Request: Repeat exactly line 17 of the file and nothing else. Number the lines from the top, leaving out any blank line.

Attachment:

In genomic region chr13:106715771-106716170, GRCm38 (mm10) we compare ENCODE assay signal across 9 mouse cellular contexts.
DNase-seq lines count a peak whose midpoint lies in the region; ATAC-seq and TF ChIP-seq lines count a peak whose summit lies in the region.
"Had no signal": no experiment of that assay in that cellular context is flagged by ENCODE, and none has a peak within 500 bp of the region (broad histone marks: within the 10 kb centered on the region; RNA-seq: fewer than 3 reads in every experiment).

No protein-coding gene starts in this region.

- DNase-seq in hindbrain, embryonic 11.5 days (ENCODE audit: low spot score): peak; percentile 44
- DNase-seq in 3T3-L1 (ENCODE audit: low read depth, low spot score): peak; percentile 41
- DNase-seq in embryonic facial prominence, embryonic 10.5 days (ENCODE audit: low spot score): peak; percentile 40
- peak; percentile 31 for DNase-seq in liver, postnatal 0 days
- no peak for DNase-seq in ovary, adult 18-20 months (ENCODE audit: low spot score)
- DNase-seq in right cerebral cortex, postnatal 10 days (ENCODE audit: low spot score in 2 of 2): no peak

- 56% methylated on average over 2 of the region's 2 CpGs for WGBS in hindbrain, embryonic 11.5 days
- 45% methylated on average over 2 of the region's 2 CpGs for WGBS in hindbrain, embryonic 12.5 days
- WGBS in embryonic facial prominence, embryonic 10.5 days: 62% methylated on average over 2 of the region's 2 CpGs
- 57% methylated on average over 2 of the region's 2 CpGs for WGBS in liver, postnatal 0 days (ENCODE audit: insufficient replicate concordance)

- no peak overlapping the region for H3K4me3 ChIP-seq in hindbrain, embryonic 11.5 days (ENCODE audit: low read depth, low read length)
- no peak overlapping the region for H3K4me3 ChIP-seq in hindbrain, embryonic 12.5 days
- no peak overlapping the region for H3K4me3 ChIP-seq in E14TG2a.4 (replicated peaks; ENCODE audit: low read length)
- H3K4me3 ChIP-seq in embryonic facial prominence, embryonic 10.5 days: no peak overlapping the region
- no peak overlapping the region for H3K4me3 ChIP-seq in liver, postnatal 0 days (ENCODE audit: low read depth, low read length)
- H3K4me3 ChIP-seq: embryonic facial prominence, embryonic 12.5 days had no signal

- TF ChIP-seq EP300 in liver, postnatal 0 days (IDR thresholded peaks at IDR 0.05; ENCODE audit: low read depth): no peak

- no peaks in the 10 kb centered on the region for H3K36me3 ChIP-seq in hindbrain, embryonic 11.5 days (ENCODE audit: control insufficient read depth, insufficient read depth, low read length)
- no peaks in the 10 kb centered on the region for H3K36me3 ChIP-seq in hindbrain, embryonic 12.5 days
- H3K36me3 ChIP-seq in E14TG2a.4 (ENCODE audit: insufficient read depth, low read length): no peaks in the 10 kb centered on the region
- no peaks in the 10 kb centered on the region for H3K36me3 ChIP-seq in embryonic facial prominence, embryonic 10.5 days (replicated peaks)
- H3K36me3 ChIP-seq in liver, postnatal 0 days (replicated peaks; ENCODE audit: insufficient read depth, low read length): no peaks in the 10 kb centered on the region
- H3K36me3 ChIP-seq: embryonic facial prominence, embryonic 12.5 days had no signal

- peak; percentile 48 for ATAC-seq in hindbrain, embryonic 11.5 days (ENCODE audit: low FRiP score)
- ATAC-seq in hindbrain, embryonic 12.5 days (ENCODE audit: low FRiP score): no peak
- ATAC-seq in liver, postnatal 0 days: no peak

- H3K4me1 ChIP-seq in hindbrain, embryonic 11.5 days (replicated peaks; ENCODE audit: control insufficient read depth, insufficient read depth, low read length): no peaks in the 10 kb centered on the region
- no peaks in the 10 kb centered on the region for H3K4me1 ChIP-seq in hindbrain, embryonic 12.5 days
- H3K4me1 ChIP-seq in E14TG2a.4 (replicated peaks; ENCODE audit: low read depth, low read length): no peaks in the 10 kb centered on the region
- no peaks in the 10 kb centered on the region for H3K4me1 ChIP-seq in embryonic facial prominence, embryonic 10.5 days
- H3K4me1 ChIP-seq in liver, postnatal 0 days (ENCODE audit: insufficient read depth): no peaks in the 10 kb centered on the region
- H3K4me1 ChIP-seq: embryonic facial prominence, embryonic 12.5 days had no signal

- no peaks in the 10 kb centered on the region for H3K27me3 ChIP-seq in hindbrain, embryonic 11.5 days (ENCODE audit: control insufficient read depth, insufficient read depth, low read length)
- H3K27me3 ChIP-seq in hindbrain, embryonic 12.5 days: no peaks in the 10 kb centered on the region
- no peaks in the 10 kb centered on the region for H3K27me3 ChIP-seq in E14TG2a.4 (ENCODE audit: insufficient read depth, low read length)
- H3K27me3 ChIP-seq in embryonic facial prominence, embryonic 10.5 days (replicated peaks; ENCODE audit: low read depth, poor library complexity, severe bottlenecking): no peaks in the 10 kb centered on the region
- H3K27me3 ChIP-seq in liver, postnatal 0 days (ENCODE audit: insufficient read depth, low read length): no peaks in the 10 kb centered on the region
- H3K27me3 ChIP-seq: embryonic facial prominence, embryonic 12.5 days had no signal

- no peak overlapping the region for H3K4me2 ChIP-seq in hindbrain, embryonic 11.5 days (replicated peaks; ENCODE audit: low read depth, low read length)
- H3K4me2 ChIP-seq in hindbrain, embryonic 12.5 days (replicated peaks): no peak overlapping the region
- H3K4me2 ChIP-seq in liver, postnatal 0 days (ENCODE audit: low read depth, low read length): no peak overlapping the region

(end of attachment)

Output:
- no peak overlapping the region for H3K4me3 ChIP-seq in E14TG2a.4 (replicated peaks; ENCODE audit: low read length)